Reduced number of trains to discourage useage

As France prepares to lift its lockdown, train services are gradually resuming across the region, albeit at a reduced capacity.

From Friday 8th May, SNCF initiated a limited service, which comes as welcome news for those who rely on rail travel as their sole means of transportation. But all is not completely back to normal just yet, with only around 20% of main line services resuming. 

The government said on Thursday evening that public transport services between regions would be severely limited in the coming weeks to encourage people to avoid unnecessary travel.

From Monday 11th May, regional TER lines will be running at anywhere between 40% and 50% of the usual capacity, with travel for passengers limited to 100 kilometres until 2nd June, unless it can be proven that the traveller needs to be somewhere for professional or otherwise compelling purposes.

For TER PACA riders, this means that up to three out four trains will be running on the most heavily travelled lines during rush hours, but in general the frequency will be a bit less. Half the regular number of trains will be running for many lines, with the lesser travelled ones seeing one in three. Routes typically used during tourist season or for occasional travel will not resume at all until the end of May. 

TGV services will slowly but surely return as well. Almost half the trains will be back online again by the end of the month. From 11th May, there will be one Paris to Nice round trip and a very limited Lyon-Marseille-Nice service.

Italian company Thello won’t kickstart train services again until 18th May. For now, the Marseille-Nice-Milan route is cancelled in both directions. From the 18th, circulation will slowly resume with two daily round trips between Nice and Milan. Trains going to and from Marseille will start back later.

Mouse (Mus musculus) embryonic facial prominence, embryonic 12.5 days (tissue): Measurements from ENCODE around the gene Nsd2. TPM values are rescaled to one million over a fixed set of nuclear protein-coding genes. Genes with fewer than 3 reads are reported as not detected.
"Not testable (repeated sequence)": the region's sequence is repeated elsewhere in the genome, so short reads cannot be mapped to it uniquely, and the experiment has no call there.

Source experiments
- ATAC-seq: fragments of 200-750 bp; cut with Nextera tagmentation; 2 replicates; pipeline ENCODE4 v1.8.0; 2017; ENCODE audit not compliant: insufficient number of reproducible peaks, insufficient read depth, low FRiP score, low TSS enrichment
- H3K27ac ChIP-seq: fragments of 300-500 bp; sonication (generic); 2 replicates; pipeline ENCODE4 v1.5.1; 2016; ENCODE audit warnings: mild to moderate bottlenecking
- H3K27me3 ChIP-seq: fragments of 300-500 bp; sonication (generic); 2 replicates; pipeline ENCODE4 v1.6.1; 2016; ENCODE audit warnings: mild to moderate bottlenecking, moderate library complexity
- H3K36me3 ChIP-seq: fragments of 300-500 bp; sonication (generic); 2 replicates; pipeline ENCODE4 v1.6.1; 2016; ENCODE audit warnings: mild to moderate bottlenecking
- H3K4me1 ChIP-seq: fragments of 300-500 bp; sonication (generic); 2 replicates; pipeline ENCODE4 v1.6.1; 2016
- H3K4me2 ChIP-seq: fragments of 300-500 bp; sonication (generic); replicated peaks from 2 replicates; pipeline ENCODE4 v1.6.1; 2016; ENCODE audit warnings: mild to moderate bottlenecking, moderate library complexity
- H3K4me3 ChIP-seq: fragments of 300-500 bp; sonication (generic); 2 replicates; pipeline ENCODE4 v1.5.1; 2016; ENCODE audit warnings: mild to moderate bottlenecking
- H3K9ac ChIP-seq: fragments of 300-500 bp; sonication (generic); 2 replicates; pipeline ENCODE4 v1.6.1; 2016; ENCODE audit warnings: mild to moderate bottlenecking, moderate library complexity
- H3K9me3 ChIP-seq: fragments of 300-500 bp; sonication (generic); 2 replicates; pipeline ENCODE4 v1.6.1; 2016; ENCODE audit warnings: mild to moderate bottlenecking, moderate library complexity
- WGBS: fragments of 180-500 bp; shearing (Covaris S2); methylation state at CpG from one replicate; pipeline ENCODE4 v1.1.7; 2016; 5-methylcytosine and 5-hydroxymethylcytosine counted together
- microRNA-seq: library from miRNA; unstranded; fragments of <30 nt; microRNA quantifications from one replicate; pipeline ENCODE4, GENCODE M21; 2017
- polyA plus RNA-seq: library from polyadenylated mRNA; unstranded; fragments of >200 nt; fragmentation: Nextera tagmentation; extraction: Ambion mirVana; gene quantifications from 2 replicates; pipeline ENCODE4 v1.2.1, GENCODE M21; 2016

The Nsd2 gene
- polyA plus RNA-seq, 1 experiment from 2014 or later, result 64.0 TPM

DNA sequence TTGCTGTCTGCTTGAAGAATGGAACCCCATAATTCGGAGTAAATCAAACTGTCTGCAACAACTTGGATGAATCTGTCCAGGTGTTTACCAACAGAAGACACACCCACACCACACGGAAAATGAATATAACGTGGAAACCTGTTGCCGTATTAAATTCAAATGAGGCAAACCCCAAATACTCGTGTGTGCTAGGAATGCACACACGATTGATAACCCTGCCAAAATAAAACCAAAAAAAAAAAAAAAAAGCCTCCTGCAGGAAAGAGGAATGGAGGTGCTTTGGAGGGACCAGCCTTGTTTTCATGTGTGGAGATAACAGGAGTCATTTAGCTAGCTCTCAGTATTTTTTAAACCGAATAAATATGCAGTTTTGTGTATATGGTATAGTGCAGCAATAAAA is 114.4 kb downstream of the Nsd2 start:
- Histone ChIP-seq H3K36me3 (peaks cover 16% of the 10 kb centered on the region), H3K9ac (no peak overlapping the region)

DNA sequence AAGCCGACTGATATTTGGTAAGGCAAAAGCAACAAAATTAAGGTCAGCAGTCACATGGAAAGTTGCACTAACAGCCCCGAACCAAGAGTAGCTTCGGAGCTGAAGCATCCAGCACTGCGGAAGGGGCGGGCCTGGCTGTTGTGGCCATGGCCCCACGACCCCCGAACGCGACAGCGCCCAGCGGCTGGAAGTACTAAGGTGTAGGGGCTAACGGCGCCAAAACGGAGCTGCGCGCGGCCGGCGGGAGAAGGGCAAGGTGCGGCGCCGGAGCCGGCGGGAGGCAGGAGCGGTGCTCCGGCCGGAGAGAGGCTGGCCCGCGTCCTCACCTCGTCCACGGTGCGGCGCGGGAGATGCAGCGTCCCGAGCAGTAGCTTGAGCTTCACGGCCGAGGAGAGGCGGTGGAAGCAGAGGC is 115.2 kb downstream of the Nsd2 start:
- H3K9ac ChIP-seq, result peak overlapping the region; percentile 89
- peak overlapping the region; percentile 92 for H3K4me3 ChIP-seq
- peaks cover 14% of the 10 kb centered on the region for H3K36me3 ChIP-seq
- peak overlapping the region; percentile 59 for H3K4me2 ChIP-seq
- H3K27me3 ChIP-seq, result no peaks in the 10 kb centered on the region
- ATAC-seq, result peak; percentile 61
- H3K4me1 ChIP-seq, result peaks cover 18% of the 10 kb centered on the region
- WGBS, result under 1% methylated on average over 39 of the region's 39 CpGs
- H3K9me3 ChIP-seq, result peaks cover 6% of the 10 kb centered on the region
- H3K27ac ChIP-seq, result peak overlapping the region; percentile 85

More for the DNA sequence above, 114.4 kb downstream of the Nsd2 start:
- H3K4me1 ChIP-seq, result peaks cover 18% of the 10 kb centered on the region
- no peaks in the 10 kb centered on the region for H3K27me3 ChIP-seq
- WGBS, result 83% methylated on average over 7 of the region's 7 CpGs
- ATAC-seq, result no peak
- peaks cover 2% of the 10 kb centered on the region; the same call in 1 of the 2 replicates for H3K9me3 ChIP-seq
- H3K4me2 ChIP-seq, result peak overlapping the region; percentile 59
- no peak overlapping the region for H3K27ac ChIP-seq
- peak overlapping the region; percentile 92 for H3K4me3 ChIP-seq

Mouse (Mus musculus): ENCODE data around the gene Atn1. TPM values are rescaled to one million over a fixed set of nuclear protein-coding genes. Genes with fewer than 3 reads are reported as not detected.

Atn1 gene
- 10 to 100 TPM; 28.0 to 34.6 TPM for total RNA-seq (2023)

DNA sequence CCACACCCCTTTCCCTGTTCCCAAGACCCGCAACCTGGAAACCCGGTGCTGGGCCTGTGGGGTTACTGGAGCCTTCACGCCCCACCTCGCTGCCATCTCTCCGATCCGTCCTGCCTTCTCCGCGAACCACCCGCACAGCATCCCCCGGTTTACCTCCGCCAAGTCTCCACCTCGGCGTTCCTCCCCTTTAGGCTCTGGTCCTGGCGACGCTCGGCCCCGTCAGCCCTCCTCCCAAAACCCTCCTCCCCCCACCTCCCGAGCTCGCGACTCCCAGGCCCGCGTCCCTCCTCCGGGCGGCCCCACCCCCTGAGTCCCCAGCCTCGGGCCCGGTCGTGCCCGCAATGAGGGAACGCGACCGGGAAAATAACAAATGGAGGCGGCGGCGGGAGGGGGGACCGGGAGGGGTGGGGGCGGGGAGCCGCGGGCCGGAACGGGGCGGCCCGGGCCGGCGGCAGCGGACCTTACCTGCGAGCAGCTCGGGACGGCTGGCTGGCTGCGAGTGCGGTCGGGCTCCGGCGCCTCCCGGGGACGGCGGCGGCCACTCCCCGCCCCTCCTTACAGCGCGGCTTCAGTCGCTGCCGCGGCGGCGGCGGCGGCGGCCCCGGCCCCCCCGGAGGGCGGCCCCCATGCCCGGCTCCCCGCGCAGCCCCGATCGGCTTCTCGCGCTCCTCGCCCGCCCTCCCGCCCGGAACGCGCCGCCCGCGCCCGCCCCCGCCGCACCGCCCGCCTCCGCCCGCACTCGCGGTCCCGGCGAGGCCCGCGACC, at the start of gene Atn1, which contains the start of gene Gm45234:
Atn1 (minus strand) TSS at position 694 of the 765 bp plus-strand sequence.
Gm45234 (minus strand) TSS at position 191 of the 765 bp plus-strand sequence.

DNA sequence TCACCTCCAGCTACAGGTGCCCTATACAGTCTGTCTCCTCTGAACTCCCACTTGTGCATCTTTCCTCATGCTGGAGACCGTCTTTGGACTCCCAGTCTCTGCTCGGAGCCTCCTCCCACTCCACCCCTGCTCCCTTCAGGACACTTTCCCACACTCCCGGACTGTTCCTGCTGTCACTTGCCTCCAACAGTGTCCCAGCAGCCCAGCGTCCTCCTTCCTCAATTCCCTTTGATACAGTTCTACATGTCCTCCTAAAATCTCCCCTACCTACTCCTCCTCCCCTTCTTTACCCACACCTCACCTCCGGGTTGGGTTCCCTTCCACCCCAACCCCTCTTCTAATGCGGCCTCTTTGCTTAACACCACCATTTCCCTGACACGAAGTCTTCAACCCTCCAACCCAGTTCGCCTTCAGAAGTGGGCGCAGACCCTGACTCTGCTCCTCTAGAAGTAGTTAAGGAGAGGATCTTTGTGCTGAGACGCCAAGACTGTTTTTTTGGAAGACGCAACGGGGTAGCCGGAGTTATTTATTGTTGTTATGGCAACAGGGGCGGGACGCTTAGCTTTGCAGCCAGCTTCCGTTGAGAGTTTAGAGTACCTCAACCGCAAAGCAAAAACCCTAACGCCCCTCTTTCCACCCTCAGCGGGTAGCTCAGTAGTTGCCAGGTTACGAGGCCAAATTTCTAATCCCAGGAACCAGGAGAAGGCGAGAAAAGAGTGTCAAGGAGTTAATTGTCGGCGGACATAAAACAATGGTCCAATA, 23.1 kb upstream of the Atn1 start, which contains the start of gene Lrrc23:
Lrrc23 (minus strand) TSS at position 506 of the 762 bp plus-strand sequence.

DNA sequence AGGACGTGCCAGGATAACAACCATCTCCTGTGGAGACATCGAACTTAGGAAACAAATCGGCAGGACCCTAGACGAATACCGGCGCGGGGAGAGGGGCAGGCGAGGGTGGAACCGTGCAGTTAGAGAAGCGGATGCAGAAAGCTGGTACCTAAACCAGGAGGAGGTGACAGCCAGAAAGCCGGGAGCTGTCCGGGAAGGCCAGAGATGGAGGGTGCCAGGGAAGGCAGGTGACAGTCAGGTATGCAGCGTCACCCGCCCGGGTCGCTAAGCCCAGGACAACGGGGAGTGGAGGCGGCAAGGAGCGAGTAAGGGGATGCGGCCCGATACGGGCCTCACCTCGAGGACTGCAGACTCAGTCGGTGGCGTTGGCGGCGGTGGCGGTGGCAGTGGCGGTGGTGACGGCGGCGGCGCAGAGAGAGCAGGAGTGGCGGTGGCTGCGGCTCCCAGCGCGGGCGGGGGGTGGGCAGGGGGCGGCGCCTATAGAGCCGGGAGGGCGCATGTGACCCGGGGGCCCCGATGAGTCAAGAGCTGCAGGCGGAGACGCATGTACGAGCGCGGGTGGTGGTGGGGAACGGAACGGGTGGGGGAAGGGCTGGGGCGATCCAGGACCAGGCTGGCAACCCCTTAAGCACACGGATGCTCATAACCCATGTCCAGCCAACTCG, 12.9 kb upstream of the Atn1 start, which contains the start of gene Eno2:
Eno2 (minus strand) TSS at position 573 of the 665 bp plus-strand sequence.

Large capacity trains will be in operation, though the capacity will be greatly reduced as only one in two seats will be usable under the health regulations. This translates to 35% to 40% capacity.

“SNCF is actively working with businesses to ask them for their recovery estimates but also to encourage them to continue teleworking and staggering schedules,” the company has said. “Similarly, the South Provence Alpes Côte d’Azur region has brought together as a transport organising authority, as requested by the state, transport stakeholders and user associations to raise this point.”

SNCF has incorporated a raft of measures to ensure sanitary rules are followed. Police and railway security guards will be on hand at larger stations to make certain everyone complies with mandatory mask-wearing. Incoming and outgoing traffic will be choreographed and markings on the ground will assist passengers in knowing the basics of where to wait and how to proceed.

Eventually, masks and germ-killing gels will be on sale at Relay and Selecta. Gel distributors will be installed at major stations, as well. Finally, there will be updated cleaning frequency schedules posted on trains and in stations.

The SNCF has asked that travellers “be responsible in mobility and (to) adopt the behaviours which protect themselves and protect others.”

As it does during times of strikes, SNCF will be publishing lists of the trains that are running by 5pm the prior afternoon. They have stated they will be flexible about exchanges and refunds and ask passengers to buy online as much as possible.

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Photo: Pixabay